OpenFields

Watercress growing and its environmental impacts on chalk rivers in England (NECR027)

A report commissioned by Natural England on the impact of the watercress industry on the ecological condition of chalk rivers found in southern and eastern England.

Year of Publication2009

Chalk rivers are found in southern and eastern England and are of international importance for their special animal and plant communities, which include watercress. They are fed by groundwater springs, and so provide favourable conditions for watercress to be grown in beds constructed near their headwaters. Watercress is an important salad leaf, stocked by the major supermarkets. Production is concentrated on rivers in Dorset, Hampshire and Wiltshire (33 of the 39 watercress farms are on Sites of Special Scientific Interest). This report has been published to help Natural England:* set a baseline for knowledge of environmental effects of watercress farming as it is practised today; and * raise awareness in the watercress industry of the effects they may be having on chalk rivers.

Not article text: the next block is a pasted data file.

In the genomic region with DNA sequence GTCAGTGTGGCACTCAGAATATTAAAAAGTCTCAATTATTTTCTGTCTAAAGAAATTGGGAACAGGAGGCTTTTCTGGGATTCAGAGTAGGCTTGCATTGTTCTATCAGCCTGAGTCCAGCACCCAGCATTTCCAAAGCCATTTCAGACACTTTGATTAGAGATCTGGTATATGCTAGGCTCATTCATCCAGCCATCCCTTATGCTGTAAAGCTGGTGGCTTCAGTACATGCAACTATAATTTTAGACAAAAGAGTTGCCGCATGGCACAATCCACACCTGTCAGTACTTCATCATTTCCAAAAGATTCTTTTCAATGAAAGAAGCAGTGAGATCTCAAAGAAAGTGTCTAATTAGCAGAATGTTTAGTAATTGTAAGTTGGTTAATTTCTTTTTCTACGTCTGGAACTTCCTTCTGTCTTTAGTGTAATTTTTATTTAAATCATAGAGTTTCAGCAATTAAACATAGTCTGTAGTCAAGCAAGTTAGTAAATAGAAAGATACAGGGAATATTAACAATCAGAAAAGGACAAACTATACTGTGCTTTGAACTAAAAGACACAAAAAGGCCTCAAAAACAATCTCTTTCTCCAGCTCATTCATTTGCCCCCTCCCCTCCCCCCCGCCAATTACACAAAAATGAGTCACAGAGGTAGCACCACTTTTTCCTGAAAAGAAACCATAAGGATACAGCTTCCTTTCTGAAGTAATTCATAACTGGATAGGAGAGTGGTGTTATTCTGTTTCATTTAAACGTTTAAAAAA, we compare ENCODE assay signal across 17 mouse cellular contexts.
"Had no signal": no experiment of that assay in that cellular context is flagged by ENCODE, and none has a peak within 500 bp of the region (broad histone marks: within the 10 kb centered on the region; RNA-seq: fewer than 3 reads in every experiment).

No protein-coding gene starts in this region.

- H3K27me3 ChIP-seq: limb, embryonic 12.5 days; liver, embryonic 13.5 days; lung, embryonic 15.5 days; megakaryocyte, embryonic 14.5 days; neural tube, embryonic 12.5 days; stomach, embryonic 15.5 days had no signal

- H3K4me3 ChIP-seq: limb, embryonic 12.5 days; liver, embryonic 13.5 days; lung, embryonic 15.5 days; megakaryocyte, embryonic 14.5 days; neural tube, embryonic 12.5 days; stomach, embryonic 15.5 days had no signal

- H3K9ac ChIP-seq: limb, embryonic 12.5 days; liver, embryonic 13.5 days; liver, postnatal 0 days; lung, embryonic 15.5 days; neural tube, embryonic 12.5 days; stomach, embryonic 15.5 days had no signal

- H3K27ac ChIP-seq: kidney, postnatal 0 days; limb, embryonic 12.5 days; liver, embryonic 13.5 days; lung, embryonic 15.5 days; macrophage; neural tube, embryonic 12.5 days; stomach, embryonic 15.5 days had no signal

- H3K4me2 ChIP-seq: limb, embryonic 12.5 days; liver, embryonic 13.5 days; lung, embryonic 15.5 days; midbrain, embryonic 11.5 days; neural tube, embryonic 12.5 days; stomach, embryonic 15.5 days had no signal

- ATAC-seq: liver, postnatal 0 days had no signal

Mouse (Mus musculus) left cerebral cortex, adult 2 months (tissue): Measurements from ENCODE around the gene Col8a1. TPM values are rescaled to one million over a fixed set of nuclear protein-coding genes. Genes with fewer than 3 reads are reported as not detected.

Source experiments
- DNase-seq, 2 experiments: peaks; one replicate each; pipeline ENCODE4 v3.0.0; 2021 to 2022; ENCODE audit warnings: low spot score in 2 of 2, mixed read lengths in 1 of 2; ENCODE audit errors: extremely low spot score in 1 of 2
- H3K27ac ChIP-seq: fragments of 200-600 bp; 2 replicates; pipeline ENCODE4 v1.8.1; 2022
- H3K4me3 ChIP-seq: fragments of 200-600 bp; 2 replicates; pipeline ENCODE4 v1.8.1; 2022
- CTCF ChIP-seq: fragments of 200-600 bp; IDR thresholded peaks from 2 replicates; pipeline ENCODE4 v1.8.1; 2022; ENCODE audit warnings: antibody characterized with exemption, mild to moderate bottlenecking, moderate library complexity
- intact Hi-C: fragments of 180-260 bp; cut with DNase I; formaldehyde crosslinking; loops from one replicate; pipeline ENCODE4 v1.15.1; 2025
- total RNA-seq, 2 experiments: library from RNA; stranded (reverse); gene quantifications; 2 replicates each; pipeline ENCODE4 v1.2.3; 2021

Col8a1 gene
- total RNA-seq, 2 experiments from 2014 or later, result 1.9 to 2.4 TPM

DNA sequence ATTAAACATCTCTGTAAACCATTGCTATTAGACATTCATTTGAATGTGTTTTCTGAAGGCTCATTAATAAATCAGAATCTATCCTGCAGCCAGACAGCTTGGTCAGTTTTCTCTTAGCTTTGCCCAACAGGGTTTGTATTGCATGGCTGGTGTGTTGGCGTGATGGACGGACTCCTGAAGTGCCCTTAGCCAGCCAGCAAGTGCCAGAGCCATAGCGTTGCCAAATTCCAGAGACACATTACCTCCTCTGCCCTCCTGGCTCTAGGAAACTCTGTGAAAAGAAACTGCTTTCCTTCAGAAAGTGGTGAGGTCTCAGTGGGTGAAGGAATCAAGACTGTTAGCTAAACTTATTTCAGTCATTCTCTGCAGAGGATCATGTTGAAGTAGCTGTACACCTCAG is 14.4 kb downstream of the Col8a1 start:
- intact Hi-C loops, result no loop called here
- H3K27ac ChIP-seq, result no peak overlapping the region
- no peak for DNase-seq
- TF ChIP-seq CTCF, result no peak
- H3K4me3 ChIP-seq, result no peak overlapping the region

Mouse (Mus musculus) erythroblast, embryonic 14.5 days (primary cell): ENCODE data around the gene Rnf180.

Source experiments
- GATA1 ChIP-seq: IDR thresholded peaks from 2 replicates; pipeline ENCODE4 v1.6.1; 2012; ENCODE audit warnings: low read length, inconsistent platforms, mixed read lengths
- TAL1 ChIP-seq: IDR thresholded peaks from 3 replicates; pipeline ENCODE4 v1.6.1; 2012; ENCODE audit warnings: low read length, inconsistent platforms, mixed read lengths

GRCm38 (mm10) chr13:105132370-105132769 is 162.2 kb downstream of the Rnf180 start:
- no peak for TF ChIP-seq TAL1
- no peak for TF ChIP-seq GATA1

This item is categorised as follows

Additional keywords/tags

environmental impactsfreshwaterwatercresschalk riversecological conditionenvironmental controls
Organisation Logo for Natural England

Natural England works for people, places and nature to conserve and enhance biodiversity, landscapes and wildlife in rural, urban, coastal and marine areas.

Website

What Next...?

This is a brief summary of an item in the OpenFields Library. This free online library contains items of interest to practitioners and researchers in the agricultural and landbased industries.